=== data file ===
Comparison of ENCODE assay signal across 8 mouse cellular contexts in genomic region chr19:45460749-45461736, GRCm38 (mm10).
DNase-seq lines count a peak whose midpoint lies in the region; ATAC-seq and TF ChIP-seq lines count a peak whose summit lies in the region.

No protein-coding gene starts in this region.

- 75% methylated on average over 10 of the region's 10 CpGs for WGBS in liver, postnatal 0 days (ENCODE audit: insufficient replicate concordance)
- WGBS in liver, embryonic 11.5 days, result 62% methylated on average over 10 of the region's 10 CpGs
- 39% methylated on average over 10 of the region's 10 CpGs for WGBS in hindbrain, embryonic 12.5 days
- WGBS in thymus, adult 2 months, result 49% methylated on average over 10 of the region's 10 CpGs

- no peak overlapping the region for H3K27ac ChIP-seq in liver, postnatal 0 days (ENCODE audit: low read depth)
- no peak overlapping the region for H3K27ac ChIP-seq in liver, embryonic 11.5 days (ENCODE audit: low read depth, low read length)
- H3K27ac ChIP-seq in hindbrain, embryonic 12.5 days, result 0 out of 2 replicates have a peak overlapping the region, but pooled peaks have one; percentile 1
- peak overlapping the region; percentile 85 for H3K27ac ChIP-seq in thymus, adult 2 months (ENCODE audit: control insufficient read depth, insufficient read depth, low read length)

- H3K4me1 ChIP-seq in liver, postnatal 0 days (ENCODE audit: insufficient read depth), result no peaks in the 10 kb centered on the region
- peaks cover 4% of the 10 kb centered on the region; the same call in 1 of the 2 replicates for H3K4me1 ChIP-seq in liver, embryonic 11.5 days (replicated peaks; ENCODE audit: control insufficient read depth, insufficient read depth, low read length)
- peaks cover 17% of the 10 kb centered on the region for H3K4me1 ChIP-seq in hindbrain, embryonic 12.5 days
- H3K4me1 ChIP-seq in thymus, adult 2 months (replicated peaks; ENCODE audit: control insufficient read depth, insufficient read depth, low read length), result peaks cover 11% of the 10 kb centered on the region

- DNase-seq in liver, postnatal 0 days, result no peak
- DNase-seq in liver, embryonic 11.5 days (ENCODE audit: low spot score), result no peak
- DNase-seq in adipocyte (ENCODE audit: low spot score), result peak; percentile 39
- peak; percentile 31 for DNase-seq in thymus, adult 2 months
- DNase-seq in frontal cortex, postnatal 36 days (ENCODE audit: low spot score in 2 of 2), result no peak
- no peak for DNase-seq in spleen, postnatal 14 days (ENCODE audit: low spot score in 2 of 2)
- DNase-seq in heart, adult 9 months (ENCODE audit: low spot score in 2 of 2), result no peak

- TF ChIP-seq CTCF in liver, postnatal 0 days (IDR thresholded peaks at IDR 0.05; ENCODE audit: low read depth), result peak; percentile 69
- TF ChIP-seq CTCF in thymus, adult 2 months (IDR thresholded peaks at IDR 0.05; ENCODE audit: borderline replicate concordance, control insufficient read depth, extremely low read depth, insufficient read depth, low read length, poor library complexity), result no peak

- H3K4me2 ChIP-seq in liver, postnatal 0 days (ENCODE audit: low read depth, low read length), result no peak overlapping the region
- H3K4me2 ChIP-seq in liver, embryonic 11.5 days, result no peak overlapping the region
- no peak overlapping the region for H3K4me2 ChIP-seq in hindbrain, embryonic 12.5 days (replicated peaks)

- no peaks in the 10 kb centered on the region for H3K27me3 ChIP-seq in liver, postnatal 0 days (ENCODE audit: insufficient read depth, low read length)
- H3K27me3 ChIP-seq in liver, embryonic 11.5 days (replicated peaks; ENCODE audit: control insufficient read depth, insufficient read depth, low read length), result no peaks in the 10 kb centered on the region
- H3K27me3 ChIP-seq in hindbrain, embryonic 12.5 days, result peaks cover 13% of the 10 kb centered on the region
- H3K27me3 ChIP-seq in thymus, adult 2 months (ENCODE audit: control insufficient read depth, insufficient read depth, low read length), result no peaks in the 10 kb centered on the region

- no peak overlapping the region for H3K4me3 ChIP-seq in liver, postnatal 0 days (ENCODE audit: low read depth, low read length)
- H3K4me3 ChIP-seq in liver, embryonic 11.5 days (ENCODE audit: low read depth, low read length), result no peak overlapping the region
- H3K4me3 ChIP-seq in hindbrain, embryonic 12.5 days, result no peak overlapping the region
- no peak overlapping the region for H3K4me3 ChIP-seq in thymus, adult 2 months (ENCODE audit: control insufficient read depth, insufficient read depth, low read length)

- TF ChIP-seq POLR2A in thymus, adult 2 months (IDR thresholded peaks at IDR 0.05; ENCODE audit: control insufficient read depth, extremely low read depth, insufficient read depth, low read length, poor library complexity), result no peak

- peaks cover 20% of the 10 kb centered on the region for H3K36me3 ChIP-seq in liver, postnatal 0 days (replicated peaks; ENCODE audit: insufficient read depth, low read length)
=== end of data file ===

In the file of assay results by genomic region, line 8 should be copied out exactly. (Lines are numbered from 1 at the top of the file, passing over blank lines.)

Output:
- no peak overlapping the region for H3K27ac ChIP-seq in liver, postnatal 0 days (ENCODE audit: low read depth)